A New Baby – Or – How to Outline a Novel by Someone Who Barely Knows
My first manuscript is finished, or finished-ish for now, as much as a manuscript can ever be finished, and is in the hands of my very capable Betas. I’ve even gotten a couple responses back and I’m really excited about what I’m seeing – engaged readers who are finding errors I missed and who are giving me so many great ideas to think about, it is amazing. I’m beginning to feel like it might actually be worth pursuing publishing, and not just putting it in a bottom drawer and forgetting about it. But, no matter how good the reviews are, I can’t just sit around on my bum and wait – I’ll lose my mind.
Like any first born, it has been really hard to let go of the finished manuscript. But I have two kids, and so I know that you can love more than one thing with all of your heart. So, I’ve been outlining my next novel to try to stay out of my own head.
I know that not all writers enjoy the outline, some of you are pantsers and really more power to you. I just can’t. I can’t wing it. When I don’t have a plan I sit down in front of the screen and am overwhelmed with possibilities and become incapable of making a decision. When I have an outline I can focus and put out my best work, plus, outlining is supposed to cut down on your drafting and revision time. I have no proof of that, however, since I’ve only ever done it this way, but I can only imagine how long it would take me to pull together a novel length manuscript if I had no plan. The screen staring time alone would eat up at least a year. For me, outlining works.
To beat a dead horse, :), I think if you are writing a work with any sort of suspense or mystery, you need some sort of plan. I can’t even imagine how impossible it would be to try to keep all your threads together and make sure that you have red herrings and foreshadowing if you’re just flying by the seat of your pants.
As I’ve gotten a little more serious about writing, I’ve started reading a lot about it. Apparently, when writers are procrastinating, or bored, or suffering a block, or waiting for Betas to get back to them about manuscripts; they write articles, books and blog posts for other writers to tell them how to do stuff. 🙂 If you type “outlining your novel” into Amazon, I’ve read all those, plus some. But, nothing really worked for me. Don’t get me wrong, they all have some good (not so original) ideas, and I’m sure I’ve stolen from all of them, but none of them were “the” process for me. So, over the course of a number of short stories, and a couple of novels, I figured out my own. (Granted, I haven’t been published, so take what you want with a grain of salt.)
Here is my process:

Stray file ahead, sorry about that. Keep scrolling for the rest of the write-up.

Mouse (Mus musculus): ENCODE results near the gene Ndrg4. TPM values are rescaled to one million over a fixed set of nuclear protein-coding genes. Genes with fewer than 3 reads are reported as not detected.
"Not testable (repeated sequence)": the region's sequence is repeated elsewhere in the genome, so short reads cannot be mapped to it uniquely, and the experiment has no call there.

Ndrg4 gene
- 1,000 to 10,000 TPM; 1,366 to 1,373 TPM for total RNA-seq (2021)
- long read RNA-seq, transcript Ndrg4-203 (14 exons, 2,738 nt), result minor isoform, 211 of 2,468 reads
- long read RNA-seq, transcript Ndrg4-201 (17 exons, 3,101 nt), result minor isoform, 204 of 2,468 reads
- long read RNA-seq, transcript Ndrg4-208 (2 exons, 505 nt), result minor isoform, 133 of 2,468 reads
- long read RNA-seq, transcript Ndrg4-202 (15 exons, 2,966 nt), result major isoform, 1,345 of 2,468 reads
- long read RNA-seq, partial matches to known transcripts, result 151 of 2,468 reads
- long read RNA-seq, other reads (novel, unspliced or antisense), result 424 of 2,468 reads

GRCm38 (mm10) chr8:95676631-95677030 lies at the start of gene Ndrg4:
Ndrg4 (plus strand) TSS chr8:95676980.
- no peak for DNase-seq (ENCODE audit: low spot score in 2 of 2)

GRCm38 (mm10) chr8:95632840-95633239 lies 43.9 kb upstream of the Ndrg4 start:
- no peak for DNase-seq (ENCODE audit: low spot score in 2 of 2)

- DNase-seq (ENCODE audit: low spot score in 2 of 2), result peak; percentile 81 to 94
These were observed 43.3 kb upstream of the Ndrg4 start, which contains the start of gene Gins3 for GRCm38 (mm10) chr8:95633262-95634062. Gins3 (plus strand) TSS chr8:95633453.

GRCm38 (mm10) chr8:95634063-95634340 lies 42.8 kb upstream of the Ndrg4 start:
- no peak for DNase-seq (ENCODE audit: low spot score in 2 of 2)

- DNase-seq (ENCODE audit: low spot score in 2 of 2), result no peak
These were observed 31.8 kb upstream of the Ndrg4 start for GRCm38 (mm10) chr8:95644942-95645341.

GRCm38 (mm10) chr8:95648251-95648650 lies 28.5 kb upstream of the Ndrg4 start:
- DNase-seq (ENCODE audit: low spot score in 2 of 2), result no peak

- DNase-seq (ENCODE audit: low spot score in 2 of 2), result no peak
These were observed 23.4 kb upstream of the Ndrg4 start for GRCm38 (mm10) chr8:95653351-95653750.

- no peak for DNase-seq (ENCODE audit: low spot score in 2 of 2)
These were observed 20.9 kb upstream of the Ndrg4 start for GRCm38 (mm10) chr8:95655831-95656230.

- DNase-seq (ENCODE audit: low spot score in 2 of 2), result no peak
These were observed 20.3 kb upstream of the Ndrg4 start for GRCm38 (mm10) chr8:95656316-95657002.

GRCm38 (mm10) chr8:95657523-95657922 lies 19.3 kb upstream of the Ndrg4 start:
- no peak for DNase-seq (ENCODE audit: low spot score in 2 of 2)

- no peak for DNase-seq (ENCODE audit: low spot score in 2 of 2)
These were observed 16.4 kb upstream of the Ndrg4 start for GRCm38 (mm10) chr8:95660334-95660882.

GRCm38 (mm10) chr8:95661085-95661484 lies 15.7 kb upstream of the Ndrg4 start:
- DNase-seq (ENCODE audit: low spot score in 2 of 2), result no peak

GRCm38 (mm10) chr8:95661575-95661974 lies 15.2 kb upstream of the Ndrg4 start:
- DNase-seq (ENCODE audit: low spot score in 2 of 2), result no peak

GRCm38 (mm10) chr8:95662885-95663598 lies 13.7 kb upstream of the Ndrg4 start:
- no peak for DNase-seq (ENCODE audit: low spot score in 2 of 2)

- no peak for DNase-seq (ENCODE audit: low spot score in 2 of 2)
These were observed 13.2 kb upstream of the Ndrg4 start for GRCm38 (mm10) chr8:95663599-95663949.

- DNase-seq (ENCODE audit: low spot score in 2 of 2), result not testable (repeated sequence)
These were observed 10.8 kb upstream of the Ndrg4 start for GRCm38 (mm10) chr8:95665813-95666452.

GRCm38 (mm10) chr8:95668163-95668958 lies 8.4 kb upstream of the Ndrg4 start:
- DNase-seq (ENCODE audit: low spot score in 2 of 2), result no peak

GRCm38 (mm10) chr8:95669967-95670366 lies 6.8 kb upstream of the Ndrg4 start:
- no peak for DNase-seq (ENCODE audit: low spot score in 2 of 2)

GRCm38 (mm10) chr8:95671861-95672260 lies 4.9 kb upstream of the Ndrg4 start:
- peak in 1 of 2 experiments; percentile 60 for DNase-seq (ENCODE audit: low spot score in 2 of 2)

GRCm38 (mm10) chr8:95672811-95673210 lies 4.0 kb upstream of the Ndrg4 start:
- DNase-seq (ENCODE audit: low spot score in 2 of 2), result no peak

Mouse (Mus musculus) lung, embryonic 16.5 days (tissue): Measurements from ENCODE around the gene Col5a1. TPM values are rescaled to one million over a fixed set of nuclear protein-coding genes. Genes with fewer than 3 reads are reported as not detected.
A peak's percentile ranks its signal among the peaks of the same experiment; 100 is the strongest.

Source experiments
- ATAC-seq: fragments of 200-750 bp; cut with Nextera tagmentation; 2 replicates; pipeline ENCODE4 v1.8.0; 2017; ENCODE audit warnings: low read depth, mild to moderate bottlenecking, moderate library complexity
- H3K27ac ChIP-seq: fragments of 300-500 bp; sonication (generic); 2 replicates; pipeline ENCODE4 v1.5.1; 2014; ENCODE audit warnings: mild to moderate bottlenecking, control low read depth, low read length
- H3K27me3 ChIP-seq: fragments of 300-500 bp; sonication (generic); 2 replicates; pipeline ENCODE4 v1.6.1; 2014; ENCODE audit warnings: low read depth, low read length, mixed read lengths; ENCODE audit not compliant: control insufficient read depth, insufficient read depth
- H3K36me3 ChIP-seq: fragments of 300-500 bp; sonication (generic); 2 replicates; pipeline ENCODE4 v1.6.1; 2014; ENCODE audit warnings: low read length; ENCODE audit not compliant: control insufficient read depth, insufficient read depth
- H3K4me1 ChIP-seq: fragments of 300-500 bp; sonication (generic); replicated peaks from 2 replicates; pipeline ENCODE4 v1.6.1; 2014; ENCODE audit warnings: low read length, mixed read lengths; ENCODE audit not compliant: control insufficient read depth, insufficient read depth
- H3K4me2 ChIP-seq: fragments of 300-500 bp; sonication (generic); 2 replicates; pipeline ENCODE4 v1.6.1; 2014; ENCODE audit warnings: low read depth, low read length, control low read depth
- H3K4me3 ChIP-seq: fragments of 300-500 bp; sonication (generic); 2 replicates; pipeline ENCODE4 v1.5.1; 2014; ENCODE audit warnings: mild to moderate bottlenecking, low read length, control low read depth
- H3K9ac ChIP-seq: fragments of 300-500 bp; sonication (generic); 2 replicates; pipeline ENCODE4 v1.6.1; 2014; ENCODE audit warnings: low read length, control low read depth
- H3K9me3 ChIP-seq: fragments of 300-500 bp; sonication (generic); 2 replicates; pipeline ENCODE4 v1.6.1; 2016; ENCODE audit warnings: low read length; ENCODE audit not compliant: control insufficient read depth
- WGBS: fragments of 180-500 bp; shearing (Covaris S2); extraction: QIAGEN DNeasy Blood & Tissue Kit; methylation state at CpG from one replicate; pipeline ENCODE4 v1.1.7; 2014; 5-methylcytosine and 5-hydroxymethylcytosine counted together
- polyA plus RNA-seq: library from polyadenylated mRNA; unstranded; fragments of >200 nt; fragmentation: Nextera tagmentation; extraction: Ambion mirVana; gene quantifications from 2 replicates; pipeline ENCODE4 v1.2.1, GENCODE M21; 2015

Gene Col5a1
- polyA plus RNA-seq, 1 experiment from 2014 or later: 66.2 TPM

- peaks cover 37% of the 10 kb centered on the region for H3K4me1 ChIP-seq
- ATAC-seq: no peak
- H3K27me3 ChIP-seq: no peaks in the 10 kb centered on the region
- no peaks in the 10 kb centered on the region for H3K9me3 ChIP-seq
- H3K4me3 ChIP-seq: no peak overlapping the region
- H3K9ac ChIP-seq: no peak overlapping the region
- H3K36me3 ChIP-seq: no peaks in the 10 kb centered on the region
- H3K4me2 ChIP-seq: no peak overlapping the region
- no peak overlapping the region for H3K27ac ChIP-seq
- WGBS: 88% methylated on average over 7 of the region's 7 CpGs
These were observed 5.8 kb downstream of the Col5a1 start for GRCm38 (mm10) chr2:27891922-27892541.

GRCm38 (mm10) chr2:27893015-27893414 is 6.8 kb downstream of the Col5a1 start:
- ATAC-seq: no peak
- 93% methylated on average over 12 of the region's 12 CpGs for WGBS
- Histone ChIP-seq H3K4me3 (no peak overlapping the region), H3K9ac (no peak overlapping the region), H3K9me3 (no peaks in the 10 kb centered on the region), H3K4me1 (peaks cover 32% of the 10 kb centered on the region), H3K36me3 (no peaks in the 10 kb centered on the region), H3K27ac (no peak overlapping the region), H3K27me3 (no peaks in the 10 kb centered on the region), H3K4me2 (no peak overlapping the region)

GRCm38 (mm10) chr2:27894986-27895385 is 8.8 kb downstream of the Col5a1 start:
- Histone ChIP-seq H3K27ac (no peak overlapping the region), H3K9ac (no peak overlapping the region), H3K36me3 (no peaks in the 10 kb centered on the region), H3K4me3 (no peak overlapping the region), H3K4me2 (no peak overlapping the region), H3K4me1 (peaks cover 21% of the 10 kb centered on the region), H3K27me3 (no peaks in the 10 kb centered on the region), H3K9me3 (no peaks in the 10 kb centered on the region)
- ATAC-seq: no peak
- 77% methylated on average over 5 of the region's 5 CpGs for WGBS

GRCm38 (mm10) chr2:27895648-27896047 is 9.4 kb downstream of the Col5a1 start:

1. Compelling Character – This is where I start. My stories are more plot based that anything, but I still thinking that finding the right voice is what makes a book readable. For me these characters are like lightening. They just fall out of the sky. If I sat down and tried to think up someone interesting, I couldn’t. Well, that’s not quite true, I could, but I think that character would feel pushed, or fake. For my first novel it was the heroine that came first, I kept thinking about what it would be like to be a battered woman, and find out that you’d inherited a house. I kept thinking about the relief but also the fear that, that would create. The hero came second, with him I was thinking about what would happen if you were born into the mob and wanted out – what are your options? The hero in my newest outline came to me first, the heroine came later. You guys all know my obsession with Joe Purdy. I was listening to Canyon Joe and I just couldn’t stop thinking about a man who decides to live in the woods by himself, what his life would be like and what would push him to that. Complete obsession. From there I started thinking about a love interest for him, of course cause that is the kind of story I write, and who could be a foil to him. Everything builds on these 1 or 2 characters.
2. The Change – I think this is probably where people who don’t plan have a more organic journey, but I don’t trust myself to create that. I know what I like to read. I want to start with a likable but flawed character, throw them in a pressure cooker, and see how they come out. Are they better and stronger? Or are they beaten and broken. At this step I take all my main characters and write out what they are like now, and what I want them to become in the end. I’m not going to share specifics from my novels with you about this point, because some day I want you to buy my books. 🙂 But trust me. Here’s a hypothetical. Laura is 17, painfully shy, an art nerd. Her parents are divorcing. She might have to go to a new school next year and she’s terrified. By the end of the story I want her to be confident, and unafraid. I want her to realize her own power. Now that I know this, I can plan to throw a bunch of shit at her and see what she does.